Hawaii - History and Heritage

Hawaii - History and Heritage

smithsonian.com

The Hawaiian Islands were first settled as early as 400 C.E., when Polynesians from the Marquesas Islands, 2000 miles away, traveled to Hawaii’s Big Island in canoes. Highly skilled farmers and fishermen, Hawaiians lived in small communities ruled by chieftains who battled one another for territory.

The first European to set foot in Hawaii was Captain James Cook, who landed on the island of Kauai in 1778. Cook, who named the islands after the Earl of Sandwich, returned to a year later and was killed in a confrontation with Hawaiians at Kealakekua Bay, on Hawaii's Big Island.

Between 1791 and 1810, King Kamehameha conquered other rulers and united the entire archipelago into one kingdom. Hawaii’s first king, who died in 1819, is still feted with floral parades every June 11, King Kamehameha Day.

In 1820, the first Christian missionaries arrived. Shortly afterward, Western traders and whalers came to the islands, bringing with them diseases that devastated the native Hawaiian population. Hawaiians had numbered about 300,000 when Cook arrived. By 1853, the native population was down to 70,000.

In 1893, American colonists controlled Hawaii’s sugar-based economy, and they easily overthrew the kingdom and established the Republic of Hawaii. With the agreement of the mostly American elite, the U.S. annexed Hawaii as a territory in 1898.

In the 1890s, the last Hawaiian ruler, Queen Lili’uokalani was deposed, imprisoned and forced to abdicate. The author of “Aloha Oe,” Hawaii’s signature song, she remains a Hawaiian heroine. Honolulu’s Iolani Palace, where he queen lived during her reign and where she was held captive after the coup, was restored to its late 19th-century appearance in the 1970s and is open to the public for tours and concerts.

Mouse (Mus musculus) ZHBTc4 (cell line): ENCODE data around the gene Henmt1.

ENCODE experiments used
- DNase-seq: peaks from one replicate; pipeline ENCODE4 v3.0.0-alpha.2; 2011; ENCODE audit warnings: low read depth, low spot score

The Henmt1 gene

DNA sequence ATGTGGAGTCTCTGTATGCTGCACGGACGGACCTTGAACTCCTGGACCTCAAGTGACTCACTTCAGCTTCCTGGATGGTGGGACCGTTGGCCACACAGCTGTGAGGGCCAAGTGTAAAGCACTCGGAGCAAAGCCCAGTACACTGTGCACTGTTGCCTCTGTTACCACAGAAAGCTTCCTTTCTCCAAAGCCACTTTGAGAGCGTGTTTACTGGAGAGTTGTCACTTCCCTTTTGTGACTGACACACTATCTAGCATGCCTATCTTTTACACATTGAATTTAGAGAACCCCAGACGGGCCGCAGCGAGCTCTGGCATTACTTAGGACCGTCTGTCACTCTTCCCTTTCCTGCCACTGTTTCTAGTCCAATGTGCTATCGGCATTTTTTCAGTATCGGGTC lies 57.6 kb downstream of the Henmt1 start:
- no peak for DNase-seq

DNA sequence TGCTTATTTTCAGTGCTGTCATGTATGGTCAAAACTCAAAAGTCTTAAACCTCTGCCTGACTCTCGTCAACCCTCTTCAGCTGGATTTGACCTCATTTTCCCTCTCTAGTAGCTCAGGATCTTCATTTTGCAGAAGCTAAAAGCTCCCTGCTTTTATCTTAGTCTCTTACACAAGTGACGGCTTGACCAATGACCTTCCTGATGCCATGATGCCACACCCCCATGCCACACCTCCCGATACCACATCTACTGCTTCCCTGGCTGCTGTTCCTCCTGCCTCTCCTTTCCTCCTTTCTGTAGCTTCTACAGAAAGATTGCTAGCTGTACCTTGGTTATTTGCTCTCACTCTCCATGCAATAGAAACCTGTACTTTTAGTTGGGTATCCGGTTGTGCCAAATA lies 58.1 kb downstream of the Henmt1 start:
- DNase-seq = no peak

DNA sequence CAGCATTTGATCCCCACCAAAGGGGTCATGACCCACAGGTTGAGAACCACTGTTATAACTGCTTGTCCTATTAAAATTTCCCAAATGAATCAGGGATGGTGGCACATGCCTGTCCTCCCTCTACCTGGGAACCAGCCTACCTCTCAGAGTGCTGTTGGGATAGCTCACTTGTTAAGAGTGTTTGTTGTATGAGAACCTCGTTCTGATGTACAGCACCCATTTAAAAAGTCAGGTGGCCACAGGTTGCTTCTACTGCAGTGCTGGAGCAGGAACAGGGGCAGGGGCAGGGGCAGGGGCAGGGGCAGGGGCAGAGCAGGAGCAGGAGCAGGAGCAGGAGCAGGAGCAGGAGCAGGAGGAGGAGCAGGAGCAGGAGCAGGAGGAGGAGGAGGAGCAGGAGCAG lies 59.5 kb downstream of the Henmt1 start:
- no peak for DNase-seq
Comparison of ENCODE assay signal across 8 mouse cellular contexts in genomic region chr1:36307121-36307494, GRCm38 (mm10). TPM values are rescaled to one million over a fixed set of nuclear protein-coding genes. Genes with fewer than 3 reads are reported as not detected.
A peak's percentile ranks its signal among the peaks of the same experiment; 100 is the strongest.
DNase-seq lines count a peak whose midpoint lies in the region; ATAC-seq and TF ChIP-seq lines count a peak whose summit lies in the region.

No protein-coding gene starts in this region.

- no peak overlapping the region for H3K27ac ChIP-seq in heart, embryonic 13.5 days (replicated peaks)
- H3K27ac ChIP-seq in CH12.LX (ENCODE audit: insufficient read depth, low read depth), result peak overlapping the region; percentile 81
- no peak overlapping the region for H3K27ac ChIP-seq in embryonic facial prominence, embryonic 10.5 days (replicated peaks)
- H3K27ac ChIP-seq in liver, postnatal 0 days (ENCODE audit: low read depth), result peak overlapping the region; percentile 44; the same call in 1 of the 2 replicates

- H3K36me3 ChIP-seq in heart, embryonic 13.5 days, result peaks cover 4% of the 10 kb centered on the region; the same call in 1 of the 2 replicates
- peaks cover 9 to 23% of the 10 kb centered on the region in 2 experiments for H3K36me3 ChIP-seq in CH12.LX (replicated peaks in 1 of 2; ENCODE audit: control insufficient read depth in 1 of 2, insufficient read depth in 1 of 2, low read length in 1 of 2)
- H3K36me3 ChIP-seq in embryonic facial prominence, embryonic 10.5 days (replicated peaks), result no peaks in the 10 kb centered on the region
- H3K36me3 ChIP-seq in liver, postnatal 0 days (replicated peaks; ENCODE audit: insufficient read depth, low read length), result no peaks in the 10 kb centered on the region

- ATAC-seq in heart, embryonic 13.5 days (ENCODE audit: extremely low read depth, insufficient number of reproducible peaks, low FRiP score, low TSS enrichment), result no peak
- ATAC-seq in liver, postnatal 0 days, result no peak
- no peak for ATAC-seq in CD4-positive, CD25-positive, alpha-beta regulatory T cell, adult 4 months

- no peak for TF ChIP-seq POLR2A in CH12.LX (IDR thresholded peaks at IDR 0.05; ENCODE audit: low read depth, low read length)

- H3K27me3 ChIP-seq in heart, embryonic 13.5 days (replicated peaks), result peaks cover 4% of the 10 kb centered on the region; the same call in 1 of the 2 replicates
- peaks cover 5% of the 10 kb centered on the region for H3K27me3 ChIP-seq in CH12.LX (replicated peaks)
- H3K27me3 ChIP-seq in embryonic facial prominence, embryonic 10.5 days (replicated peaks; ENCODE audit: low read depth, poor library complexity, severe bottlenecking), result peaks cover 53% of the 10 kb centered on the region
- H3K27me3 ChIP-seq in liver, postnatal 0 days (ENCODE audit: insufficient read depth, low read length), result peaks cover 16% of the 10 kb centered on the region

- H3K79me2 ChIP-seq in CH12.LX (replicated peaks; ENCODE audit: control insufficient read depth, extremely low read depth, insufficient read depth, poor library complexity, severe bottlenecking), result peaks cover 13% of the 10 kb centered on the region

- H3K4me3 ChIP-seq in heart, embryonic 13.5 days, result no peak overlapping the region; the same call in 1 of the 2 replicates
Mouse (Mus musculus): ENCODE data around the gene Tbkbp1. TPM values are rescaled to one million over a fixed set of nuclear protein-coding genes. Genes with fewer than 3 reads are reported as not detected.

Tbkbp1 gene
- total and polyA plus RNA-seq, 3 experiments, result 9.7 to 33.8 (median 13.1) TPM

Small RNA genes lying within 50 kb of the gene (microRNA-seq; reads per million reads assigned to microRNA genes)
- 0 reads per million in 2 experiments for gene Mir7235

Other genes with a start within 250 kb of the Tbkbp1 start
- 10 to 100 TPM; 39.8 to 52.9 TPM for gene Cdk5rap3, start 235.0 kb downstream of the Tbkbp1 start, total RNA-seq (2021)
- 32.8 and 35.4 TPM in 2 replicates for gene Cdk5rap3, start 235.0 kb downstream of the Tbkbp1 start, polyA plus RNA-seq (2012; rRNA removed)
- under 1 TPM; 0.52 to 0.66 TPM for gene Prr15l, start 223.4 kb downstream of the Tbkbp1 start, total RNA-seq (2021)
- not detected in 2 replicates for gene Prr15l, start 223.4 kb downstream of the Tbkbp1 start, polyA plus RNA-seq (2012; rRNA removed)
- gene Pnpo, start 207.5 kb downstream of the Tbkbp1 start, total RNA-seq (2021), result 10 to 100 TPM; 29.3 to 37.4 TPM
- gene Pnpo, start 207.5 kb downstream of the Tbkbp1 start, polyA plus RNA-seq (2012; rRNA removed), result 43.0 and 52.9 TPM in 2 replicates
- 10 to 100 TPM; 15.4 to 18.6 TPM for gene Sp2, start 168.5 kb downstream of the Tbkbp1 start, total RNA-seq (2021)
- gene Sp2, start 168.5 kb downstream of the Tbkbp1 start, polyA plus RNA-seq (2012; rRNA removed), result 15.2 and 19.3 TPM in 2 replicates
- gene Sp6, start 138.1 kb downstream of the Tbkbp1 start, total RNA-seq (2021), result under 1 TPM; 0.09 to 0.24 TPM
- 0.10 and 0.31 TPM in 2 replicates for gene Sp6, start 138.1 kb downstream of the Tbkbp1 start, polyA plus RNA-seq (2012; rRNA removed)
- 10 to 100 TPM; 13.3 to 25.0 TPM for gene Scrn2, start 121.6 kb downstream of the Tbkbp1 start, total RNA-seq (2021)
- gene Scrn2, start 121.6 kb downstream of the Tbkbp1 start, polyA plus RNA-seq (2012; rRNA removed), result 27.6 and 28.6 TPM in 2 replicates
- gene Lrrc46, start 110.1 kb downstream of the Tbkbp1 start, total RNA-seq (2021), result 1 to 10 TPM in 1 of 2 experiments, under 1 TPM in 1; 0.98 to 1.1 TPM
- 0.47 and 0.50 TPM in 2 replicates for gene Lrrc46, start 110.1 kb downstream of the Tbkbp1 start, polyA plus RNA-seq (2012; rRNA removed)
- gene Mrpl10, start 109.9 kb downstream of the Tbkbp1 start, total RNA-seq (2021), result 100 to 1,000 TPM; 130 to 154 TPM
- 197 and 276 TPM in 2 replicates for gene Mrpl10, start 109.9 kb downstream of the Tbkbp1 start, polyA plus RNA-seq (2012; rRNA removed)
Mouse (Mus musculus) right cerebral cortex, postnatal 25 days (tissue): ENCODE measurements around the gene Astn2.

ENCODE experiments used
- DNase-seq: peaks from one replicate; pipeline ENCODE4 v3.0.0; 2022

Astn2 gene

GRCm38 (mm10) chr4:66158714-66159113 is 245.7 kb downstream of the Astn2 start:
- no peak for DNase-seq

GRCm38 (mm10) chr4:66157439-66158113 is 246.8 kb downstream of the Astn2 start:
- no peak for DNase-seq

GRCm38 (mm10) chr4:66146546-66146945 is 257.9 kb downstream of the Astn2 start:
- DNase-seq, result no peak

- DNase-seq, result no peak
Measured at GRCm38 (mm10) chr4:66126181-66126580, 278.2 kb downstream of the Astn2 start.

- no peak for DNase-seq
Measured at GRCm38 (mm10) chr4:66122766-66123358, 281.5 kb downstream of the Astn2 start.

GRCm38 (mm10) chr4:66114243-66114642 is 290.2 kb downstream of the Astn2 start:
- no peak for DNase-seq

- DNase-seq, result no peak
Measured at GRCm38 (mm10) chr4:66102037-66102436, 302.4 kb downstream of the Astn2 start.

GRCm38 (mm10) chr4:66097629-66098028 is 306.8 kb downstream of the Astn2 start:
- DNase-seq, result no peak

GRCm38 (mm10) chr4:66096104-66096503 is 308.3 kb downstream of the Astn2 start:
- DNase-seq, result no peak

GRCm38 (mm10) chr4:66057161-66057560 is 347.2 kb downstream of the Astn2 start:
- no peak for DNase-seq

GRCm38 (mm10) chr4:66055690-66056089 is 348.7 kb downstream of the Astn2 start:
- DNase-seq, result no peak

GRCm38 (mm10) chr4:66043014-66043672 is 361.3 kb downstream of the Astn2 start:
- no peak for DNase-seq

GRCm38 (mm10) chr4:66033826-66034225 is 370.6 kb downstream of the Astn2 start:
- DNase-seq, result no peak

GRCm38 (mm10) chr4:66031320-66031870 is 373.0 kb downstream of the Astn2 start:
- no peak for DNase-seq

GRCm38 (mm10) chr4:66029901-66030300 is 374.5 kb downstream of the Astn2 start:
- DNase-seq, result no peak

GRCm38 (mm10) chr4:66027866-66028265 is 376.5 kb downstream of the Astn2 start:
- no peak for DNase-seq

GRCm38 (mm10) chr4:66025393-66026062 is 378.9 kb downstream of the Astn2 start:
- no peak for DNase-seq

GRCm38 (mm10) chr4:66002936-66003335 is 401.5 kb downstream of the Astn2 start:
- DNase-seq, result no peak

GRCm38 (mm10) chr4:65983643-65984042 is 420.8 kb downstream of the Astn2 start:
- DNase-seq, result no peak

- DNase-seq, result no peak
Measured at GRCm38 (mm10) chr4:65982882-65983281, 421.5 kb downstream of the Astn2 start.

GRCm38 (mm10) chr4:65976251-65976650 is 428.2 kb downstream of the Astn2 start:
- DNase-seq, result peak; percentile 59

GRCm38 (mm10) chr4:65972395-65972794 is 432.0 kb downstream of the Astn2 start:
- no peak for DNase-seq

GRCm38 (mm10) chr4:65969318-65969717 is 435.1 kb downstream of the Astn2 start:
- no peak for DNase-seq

December 7, 1941, still lives in infamy as the day more than 2,300 Americans were killed in the Japanese attack on Pearl Harbor, on the island of Oahu. The U.S.S. Arizona, which sank with 1,100 men aboard, was turned into a memorial in 1962. The attack forced U.S. involvement in World War II, which ended with an unconditional Japanese surrender, signed on September 2, 1945, on the U.S.S. Battleship Missouri. Today, World War II buffs can tour the Missouri, which is still anchored in Pearl Harbor.

Once only known to the locals, Blue Pool has become a popular attraction on Maui. (Courtesy of Ron Dahlquis/Big Island Visitors Bureau)
Wooden carved images of gods, called ki'i, stand watch over the temple Hale O Keawe in Pu’uhonua O Honaunau National Historical Park. Dating from 1650, the temple houses the bones of at least 23 deified chiefs and kings. (Courtesy of the Big Island Visitors Bureau)
Plumeria flowers are often used for leis, a garland placed around the neck as a symbol of hospitality and affection. (Courtesy of Joe Solem/Big Island Visitors Bureau)
Traditional canoe sheds, or hale wa‘a, were built close to the water for easy access. (Courtesy of the Big Island Visitors Bureau)
Allegedly nicknamed the "Grand Canyon of the Pacific" by Mark Twain, Waimea Canyon in Kauai is 3,500 feet deep. (Courtesy of Ron Dahlquis/Big Island Visitors Bureau)
In Hawaii, the sea turtle, or honu, is symbolic of longevity and good luck. (Courtesy of Ron Dahlquis/Big Island Visitors Bureau)
Hakalau National Forest protects a diversity of native plants and birds, many of which are endangered. (Courtesy of the Big Island Visitors Bureau)
The hula was originally a religious dance performed to promote fertility, honor the gods, or provide praise to chiefs. (Courtesy of Sri Maiava Rusden/Big Island Visitors Bureau)
PAID CONTENT

Comment on this Story

comments powered by Disqus